Very specific Paris questions

I was a longtime Chowhound reader/poster and was happy to discover Hungry Onion last fall. I have been lurking here ever since, enjoying reading all the posts on Paris. My wife and I return there in March after an absence of almost ten years for a week long stay in an Air BnB in the 7th arr. By way of background, we can only manage one substantial meal a day, and generally have it at dinner, preferring to lunch quickly on a sandwich or oysters. We would like to try a range of restaurants during our six days in Paris. I have a few very specific questions I would like to pose:

(1) Primarily based on enthusiastic feedback from this board, we are considering Alliance, Perception, and Maison. We will probably do one lunch and one dinner, given the economic incentive of the former. Which two of the three would you recommend, and of those two, where should we lunch?

(2) Given the universal praise and the proximity to our Air BnB we hope to be able to reserve at Cafe des Ministieres. If we are unable to do so, should we eat at Hemicycle or Garance?

(3) We are up for dinner at a lively bistro with excellent food. Le Bon Georges or Chez Georges (Rue du Mail) both appeal. Which should we choose? Or should we opt for Paul Bert?

(4) Similarly we’d like to have delicious oysters one night. Should we splash out for Le Duc or go to the Grande Brasserie?

(5) And for something different, should we go to Kubri or Rigamarole?

Any and all advice would be greatly appreciated. And I will report back!

Given the popularity and ubiquity of impeccable oysters in Paris, I am not sure why anyone would want to “splash out” for a bivalve feast at such a relatively expensive and rarified place as, for instance, Le Duc. If you want to make it an occasion, consider La Rotonde or La Coupole, both landmark historic brasseries on boulevard Montparnasse/ Vavin and both famous for their oysters and fruits de mer. And yes, Grande Brasserie is also one of the many possibilities and the oysters are very well-priced but, for me, the selection is too limited… just 2 usually but, very occasionally, 3 sources. I and few other regulars i.e onzieme are also huge fans of the oyster bar HSP La Cabane (scroll down to La Cabane) in Passy/ 16th For more choices have a look at the Paris Oyster Map .

I’m not a fan at all of Le Paul Bert. For me, it has become an unenjoyable Parisian-less has-been predominately tourist bistro. Ironic because it is often touted in the guide books as the quintessential parisian bistro. I am sometimes guilty of overemphasizing vibe/ ambiance when it comes to bistros but I do like Aux Crus de Bourgogne on rue Bachaumont/ 2nd for the quality of the bistro fare (especially the old-school desserts) and for its very parisian and sparkling vibe. I also like Le Bon Georges a lot but, because of its usually subdued ambiance, I like Chez Georges less. As for bistro fare, there is a huge quality difference between good bistros and bad bistros… but the quality differences among the scores of good bistros is so insignificant that it hardly matters and, whether enjoyed or not depends on what’s on the menu and your own particular palate, style, and preferences.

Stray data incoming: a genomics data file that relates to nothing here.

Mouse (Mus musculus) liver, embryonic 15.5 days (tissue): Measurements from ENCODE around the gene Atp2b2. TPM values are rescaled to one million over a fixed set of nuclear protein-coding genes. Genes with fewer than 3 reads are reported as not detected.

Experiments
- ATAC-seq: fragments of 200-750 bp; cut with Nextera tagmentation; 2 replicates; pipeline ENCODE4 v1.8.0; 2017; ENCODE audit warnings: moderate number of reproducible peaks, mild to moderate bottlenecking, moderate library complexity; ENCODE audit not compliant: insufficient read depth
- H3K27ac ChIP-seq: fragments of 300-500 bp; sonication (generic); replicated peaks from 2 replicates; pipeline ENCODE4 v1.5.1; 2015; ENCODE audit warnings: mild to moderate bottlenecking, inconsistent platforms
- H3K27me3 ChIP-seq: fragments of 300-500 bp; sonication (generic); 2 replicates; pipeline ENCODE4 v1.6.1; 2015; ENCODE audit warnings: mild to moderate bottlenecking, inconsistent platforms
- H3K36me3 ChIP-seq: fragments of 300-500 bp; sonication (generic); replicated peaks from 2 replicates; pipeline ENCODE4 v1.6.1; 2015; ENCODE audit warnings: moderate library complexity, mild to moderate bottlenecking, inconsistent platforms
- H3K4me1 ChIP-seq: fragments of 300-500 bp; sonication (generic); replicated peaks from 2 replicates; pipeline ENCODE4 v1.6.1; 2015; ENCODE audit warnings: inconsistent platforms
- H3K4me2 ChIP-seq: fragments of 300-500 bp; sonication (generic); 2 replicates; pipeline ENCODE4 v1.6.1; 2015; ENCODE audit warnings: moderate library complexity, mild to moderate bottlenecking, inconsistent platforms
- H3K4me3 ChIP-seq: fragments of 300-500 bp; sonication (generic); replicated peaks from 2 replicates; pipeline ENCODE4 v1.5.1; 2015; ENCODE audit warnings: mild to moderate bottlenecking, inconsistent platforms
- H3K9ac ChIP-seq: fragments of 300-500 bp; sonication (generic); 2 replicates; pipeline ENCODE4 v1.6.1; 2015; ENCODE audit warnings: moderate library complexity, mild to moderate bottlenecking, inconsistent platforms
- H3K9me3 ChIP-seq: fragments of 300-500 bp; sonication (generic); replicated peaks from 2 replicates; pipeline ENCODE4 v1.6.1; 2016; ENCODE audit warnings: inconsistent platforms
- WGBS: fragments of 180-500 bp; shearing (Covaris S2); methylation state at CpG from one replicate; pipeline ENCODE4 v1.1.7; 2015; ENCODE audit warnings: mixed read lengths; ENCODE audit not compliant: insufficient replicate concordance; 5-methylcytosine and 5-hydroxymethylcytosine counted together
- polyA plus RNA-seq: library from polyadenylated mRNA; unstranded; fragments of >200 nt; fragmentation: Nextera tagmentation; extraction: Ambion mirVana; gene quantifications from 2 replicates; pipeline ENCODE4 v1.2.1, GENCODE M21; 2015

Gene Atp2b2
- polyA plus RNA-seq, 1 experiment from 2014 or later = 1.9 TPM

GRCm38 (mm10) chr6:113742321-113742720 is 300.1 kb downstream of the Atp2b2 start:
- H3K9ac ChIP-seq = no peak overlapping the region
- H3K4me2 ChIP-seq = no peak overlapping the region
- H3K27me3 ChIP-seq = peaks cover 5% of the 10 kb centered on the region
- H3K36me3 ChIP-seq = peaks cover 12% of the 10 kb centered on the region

Only 2 meals at Garance (both expense account lunches). While I found the food excellent, the ambiance was so subdued, almost deadening that I did not enjoy it. Hémicycle would be a better choice with a mild warning that it sometimes (i.e. not always, and increasingly less so now that is is becoming better known) has an “insider” vibe that some tourists could find off-putting.

Variety is very much a part of the parisian food/ restaurant culture and Middle Eastern/ North African features heavily in this culture. The updated Lebanese cuisine at Kubri is excellent but the resto is now as famous for its very chill Euro/ Middle Eastern playlist as it is for the food. The sometimes too loud background music can be off-putting to no longer young customers… if you go, make sure you pick a day when there is no DJ. For alternatives, have a look at Sama in the 11th (arguably, the gastro centre of Paris), Tawlet in the 11th, or the “très Beyrouth” and more chic Liza near the Palais Royal in the 2nd … or for very good Moroccan, Le Tagine in the trendy Oberkampf/ 11th.


I love it - you have obviously done your research! Thank you. My thoughts on your questions:

  1. Alliance for lunch. Perception for dinner, although I would choose Petrelle over Perception (both in the 9th).

  2. Café des Ministères is indeed a difficult res to get. Tables are released 21 days in advance. You have to watch the site for a few days to see what time of day they’re released, but if you do so it’s usually not too hard to get a table. That said, if you are not successful, I would choose Hémicycle over Garance. Another idea for a place with a menu having some plates similar to Café des M. (and also in the 7th) is La Fontaine de Mars. If you order wisely, especially off the ardoise (chalkboard), you can have a delightful meal in a very upbeat atmosphere, particularly in the evening. We often start out by sharing their very good foie gras.

  3. Been to all three. Prefer Le Bon Georges in the 9th hands down.

  4. Parn has the best answer to this question. My personal choice would be La Rotonde.

  5. I love Rigmarole and haven’t been to Kubri, which many on this board love. But you might also consider Oktobre or the recently opened Baillotte.

My two cents!